Sermon for July 29, 2012 Proper 12B

July 30, 2012

John 6: 1-21

We like explanations.  We like to make sense out of life’s curious happenings.  We like to pinpoint the exact place where sense and understanding broke in and stole the limelight from the miracle.  At least that is my impression after reading several commentaries on today’s gospel.  There are two noted miracles in today’s gospel.  The first being that Jesus, using just 5 loaves and 2 fish (which happened to belong to a little boy) was able to feed over 5000 people.  5000 people.  The other miracle being that Jesus walked on water.  There is so much discussion about both of these miracles- did they happen, did they not happen, symantics in word use… I would like to just focus on the miracle of the feeding the 5000.

Can you imagine throwing a dinner party for 500 let alone 5000 people?  The cost of that meal would be tremendous.  The time spent preparing the meal, shopping for the ingredients for that meal.  I mean, even if we clipped coupons, enlisted an army of volunteers- had access to the biggest kitchens in Wilmington, cooking enough fish to feed 5000, enough bread to feed 5000 would be a huge undertaking. 

Accomplishing that is an actual miracle.

At least in my book. 

I am used to cooking a meal for one, maybe two, sometimes even 4 people.  It is a miracle if I don’t burn something, scorch something, cut my finger or over-season the vegetables, to be honest. 

But our need to make sense out of these miracles has led some to write and share that the feeding of the 5000 happened not because Jesus multiplied the bread and fish, people were not fed through any magical miracle happening but because one little boy offered up his meager lunch to Jesus to be used as Jesus saw fit.  When the people around Jesus saw this others began to also open up their brown bags and water skins and shared with their neighbors.  Voila!  An instant feast catered by 5000 of your closest friends and neighbors. It was the mother of all potlucks.  No one left hungry.  In fact, there were twelve baskets of food left over. 

So, we feel comfortable with this understanding, this explanation.  Jesus didn’t do a magic trick.  He didn’t pull a baker’s rack of bread out from his sleeve.  He gave thanks for the food that was provided, he thought in terms of abundance and in that mind frame, more and more and more began to share because they weren’t protective of what they brought.  They weren’t consumed by the need to meet their own need of a meal, their own need of satiating their hunger.  They began to see, visibly see, that there was more than enough and in that security, they contributed their own food to party.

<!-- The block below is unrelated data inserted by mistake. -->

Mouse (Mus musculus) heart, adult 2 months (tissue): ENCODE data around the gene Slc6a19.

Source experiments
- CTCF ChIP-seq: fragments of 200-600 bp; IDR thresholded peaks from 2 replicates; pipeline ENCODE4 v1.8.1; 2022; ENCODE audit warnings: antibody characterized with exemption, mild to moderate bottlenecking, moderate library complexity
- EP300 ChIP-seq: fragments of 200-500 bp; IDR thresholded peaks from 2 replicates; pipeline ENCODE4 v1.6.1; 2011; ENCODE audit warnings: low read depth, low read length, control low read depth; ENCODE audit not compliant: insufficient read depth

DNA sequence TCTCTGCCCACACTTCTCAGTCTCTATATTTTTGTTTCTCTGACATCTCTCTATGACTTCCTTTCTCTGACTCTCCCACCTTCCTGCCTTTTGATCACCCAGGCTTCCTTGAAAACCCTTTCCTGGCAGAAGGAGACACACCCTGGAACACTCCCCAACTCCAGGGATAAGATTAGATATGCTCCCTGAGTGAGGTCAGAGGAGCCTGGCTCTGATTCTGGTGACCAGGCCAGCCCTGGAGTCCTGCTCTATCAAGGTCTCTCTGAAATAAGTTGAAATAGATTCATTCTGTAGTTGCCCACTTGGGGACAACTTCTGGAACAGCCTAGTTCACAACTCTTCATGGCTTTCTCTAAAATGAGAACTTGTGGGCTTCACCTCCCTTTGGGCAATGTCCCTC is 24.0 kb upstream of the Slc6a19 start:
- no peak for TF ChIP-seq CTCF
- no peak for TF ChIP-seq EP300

When I was 16 years old, I was sitting on the porch with my father and my younger brother.  It was late September and we were sitting there trying to be strong and brave.  We were participating in one of the greatest rites of passage for anyone growing up in the low country.  We were having a hurricane party.  Now, I’m not talking a party where you invite the neighbors over.  I’m talking a party where you go buy snacks, food you only eat every once and a while- chips and dip, candy, honey buns- and of course, bottled water, canned goods with a pop top- what good is a can opener if you have to plug it in and the power is out?  As a junk food junkie, this was almost better than Christmas.

We sat there on the porch waiting.  We waited and waited and finally the very outskirts of the storm began to knock on our front door, on our tall pine trees, on our small island of security.  In a matter of hours, my understanding of security was going to be washed out from beneath my feet.  In the mean time, I ate chex mix, drank fruit juice from a square box with a small flexi straw and watched jeopardy.

Oh how I can recall that night.  I close my eyes and I can hear the rattling of the 100 plus year old windows in their 100 plus year old frames.  I can hear the wind and see the flashes of green, yes, green lightening.  And I can recall the rapid heartbeat in my chest and the tension running through my whole body.  White knuckled.  Fear. 

My family was gathered in the family room on the 1st floor and right before the eye passed over us, we took a hit to our roof.  A pine tree top was resting in our 2nd floor attic.  It could have been worse.  We walked outside in this brief moment of calm in the middle of this calamity and the overwhelming stench of pine was enough to make you think you were walking in a Christmas tree farm.  It was dark, the power was out everywhere and while being surrounded by all these giant pine trees, my world felt at once extremely large and extremely small.